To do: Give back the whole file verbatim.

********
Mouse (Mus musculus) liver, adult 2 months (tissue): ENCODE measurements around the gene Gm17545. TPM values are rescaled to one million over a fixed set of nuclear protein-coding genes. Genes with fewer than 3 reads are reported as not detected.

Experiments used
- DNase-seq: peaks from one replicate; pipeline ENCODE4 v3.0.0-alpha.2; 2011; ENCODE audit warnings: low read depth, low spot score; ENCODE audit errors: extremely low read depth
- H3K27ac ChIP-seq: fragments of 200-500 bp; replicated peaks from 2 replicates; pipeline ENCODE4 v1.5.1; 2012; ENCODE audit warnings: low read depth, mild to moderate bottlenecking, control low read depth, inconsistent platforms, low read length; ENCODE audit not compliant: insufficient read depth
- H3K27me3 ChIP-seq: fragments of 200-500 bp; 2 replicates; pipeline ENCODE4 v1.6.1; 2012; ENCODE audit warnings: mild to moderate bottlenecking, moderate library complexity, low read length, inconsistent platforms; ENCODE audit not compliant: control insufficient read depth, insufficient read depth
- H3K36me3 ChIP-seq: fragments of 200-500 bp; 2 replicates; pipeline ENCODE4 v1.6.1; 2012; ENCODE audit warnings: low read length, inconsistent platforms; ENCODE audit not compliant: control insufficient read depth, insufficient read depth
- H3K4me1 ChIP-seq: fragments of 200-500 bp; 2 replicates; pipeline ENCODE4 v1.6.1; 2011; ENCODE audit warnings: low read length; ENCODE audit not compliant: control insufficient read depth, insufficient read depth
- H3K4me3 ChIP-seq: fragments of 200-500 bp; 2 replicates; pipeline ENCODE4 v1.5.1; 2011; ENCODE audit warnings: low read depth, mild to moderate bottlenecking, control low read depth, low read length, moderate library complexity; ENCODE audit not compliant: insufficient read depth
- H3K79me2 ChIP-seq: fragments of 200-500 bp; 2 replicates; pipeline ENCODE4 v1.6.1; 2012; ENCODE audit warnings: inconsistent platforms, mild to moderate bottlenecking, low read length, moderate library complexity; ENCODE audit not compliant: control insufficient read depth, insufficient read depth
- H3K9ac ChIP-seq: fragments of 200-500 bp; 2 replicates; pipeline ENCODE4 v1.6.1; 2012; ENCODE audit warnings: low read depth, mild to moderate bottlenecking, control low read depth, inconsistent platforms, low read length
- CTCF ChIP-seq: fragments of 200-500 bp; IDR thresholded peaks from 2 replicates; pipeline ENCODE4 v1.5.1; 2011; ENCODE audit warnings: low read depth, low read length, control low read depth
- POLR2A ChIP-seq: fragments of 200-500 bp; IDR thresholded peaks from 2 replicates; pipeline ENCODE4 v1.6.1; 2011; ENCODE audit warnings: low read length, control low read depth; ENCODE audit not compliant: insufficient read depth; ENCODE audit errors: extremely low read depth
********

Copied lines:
Mouse (Mus musculus) liver, adult 2 months (tissue): ENCODE measurements around the gene Gm17545. TPM values are rescaled to one million over a fixed set of nuclear protein-coding genes. Genes with fewer than 3 reads are reported as not detected.

Experiments used
- DNase-seq: peaks from one replicate; pipeline ENCODE4 v3.0.0-alpha.2; 2011; ENCODE audit warnings: low read depth, low spot score; ENCODE audit errors: extremely low read depth
- H3K27ac ChIP-seq: fragments of 200-500 bp; replicated peaks from 2 replicates; pipeline ENCODE4 v1.5.1; 2012; ENCODE audit warnings: low read depth, mild to moderate bottlenecking, control low read depth, inconsistent platforms, low read length; ENCODE audit not compliant: insufficient read depth
- H3K27me3 ChIP-seq: fragments of 200-500 bp; 2 replicates; pipeline ENCODE4 v1.6.1; 2012; ENCODE audit warnings: mild to moderate bottlenecking, moderate library complexity, low read length, inconsistent platforms; ENCODE audit not compliant: control insufficient read depth, insufficient read depth
- H3K36me3 ChIP-seq: fragments of 200-500 bp; 2 replicates; pipeline ENCODE4 v1.6.1; 2012; ENCODE audit warnings: low read length, inconsistent platforms; ENCODE audit not compliant: control insufficient read depth, insufficient read depth
- H3K4me1 ChIP-seq: fragments of 200-500 bp; 2 replicates; pipeline ENCODE4 v1.6.1; 2011; ENCODE audit warnings: low read length; ENCODE audit not compliant: control insufficient read depth, insufficient read depth
- H3K4me3 ChIP-seq: fragments of 200-500 bp; 2 replicates; pipeline ENCODE4 v1.5.1; 2011; ENCODE audit warnings: low read depth, mild to moderate bottlenecking, control low read depth, low read length, moderate library complexity; ENCODE audit not compliant: insufficient read depth
- H3K79me2 ChIP-seq: fragments of 200-500 bp; 2 replicates; pipeline ENCODE4 v1.6.1; 2012; ENCODE audit warnings: inconsistent platforms, mild to moderate bottlenecking, low read length, moderate library complexity; ENCODE audit not compliant: control insufficient read depth, insufficient read depth
- H3K9ac ChIP-seq: fragments of 200-500 bp; 2 replicates; pipeline ENCODE4 v1.6.1; 2012; ENCODE audit warnings: low read depth, mild to moderate bottlenecking, control low read depth, inconsistent platforms, low read length
- CTCF ChIP-seq: fragments of 200-500 bp; IDR thresholded peaks from 2 replicates; pipeline ENCODE4 v1.5.1; 2011; ENCODE audit warnings: low read depth, low read length, control low read depth
- POLR2A ChIP-seq: fragments of 200-500 bp; IDR thresholded peaks from 2 replicates; pipeline ENCODE4 v1.6.1; 2011; ENCODE audit warnings: low read length, control low read depth; ENCODE audit not compliant: insufficient read depth; ENCODE audit errors: extremely low read depth